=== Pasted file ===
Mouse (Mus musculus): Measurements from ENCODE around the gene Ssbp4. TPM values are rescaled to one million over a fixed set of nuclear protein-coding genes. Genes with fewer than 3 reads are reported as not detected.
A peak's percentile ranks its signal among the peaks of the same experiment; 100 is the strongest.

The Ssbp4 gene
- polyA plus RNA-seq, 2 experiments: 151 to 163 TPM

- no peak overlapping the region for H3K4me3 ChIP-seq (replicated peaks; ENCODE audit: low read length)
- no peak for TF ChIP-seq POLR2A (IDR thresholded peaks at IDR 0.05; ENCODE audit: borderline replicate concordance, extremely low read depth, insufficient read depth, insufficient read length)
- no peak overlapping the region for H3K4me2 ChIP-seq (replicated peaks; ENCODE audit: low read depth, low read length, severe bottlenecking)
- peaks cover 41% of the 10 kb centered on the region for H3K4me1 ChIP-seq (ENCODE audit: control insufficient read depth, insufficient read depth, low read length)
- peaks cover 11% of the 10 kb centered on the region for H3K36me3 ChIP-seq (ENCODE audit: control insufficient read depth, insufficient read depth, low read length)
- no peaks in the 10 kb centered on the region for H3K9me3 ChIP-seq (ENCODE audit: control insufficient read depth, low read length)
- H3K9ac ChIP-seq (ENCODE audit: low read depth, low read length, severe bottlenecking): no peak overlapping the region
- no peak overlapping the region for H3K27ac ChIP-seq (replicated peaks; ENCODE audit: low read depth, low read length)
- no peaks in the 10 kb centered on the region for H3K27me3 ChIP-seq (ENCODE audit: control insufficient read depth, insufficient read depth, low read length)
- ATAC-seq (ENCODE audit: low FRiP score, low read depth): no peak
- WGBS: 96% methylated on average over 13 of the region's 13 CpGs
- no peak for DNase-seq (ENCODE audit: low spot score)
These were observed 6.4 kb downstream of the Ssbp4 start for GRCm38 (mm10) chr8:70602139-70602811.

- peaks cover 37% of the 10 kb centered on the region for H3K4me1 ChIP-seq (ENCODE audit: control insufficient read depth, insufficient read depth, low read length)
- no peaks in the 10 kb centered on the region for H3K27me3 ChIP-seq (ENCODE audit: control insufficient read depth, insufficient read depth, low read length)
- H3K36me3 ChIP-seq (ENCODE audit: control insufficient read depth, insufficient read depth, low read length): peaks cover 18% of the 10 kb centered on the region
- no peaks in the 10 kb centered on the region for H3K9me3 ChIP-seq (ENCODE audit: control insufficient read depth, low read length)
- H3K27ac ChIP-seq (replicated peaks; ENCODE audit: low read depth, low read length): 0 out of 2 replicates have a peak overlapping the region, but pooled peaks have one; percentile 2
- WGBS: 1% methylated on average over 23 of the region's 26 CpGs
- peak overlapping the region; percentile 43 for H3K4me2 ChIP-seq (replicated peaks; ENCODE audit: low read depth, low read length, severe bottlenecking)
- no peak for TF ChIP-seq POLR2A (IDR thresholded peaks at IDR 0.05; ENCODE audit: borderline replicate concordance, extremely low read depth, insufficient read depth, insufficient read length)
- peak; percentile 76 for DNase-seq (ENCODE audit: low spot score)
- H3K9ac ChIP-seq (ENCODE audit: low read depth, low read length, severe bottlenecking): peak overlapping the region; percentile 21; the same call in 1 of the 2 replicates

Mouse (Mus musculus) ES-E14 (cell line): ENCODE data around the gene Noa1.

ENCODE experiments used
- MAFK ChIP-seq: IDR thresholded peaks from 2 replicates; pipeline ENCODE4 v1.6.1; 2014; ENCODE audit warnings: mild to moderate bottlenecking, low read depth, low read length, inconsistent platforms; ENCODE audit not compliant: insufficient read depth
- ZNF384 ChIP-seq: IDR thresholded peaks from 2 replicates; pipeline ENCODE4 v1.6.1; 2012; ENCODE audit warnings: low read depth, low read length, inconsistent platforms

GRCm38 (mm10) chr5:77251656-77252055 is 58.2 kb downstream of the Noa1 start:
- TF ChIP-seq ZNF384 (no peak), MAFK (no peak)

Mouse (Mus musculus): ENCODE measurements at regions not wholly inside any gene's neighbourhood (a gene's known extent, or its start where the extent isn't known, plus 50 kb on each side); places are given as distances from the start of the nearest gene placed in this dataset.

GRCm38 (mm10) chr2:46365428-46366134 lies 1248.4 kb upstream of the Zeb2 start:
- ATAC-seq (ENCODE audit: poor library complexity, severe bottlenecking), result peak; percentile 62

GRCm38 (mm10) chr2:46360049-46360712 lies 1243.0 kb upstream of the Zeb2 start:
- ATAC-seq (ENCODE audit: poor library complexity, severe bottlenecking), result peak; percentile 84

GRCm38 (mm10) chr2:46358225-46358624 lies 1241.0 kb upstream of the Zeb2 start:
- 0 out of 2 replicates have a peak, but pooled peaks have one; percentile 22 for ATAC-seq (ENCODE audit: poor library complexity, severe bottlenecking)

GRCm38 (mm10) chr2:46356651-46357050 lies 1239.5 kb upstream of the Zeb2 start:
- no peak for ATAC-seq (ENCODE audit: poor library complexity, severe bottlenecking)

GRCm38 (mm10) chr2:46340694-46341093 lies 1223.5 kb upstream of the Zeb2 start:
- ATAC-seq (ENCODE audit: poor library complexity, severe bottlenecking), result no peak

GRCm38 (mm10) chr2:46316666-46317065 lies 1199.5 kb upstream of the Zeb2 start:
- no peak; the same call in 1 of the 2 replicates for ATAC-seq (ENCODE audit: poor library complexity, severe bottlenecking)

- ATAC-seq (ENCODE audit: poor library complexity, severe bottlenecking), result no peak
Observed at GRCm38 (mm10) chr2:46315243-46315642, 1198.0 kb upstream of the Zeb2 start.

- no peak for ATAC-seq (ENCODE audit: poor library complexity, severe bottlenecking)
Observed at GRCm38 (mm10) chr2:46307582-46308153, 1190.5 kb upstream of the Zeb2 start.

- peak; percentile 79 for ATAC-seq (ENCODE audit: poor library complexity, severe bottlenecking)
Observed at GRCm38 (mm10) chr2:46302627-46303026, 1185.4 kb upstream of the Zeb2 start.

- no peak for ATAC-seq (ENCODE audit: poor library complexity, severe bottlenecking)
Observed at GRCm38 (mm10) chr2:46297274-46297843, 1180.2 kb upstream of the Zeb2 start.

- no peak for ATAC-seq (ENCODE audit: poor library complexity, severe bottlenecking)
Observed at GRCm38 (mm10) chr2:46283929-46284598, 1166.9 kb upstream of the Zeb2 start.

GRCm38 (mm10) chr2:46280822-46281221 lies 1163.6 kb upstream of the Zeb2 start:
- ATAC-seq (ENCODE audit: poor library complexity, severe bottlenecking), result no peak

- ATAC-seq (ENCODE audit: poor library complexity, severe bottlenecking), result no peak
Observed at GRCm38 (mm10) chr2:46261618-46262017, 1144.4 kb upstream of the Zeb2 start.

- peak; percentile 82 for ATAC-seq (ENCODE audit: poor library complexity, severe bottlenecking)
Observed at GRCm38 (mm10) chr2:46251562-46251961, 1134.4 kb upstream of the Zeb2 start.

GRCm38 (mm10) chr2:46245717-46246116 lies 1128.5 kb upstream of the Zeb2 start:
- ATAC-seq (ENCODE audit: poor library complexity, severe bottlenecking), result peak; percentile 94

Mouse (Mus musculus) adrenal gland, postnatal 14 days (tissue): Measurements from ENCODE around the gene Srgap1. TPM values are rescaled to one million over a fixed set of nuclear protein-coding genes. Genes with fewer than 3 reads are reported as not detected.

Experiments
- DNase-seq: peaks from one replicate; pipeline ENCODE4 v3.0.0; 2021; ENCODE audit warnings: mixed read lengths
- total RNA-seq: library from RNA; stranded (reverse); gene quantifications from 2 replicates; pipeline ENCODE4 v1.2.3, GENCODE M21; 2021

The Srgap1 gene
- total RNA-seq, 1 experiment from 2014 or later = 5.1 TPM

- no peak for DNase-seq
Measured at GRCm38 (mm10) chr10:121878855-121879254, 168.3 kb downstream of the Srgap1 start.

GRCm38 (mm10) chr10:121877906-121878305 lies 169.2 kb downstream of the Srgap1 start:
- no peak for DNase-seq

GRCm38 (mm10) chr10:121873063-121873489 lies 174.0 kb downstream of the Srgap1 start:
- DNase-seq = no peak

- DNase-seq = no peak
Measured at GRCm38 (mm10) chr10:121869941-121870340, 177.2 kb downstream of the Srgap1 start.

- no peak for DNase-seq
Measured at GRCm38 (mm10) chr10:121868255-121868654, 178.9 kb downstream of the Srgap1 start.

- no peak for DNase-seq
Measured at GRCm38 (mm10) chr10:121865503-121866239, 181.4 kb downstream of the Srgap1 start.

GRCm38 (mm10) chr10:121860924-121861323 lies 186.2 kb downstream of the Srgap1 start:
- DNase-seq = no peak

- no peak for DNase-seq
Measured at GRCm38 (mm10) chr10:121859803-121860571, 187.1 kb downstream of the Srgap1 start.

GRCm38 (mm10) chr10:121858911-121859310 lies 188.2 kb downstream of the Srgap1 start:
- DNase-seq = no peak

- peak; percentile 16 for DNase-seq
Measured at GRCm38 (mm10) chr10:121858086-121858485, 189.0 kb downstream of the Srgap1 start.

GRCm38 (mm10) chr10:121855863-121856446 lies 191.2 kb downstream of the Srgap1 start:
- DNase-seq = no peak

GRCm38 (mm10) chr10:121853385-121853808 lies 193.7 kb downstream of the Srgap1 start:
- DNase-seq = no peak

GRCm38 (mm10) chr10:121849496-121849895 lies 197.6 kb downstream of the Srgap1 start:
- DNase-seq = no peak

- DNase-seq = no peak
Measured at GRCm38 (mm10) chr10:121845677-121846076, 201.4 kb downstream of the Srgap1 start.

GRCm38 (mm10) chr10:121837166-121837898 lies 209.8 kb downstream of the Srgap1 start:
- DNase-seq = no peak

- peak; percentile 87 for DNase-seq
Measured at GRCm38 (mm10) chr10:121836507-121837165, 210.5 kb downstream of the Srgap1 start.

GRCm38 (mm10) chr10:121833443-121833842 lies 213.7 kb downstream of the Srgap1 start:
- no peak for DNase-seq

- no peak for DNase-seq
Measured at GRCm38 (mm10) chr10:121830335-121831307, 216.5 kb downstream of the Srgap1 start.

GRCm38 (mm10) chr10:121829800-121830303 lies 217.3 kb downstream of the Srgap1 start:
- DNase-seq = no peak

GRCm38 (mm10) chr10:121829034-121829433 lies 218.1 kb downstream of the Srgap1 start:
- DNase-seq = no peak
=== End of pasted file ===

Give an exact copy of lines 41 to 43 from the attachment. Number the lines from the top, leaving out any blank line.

GRCm38 (mm10) chr2:46356651-46357050 lies 1239.5 kb upstream of the Zeb2 start:
- no peak for ATAC-seq (ENCODE audit: poor library complexity, severe bottlenecking)

GRCm38 (mm10) chr2:46340694-46341093 lies 1223.5 kb upstream of the Zeb2 start: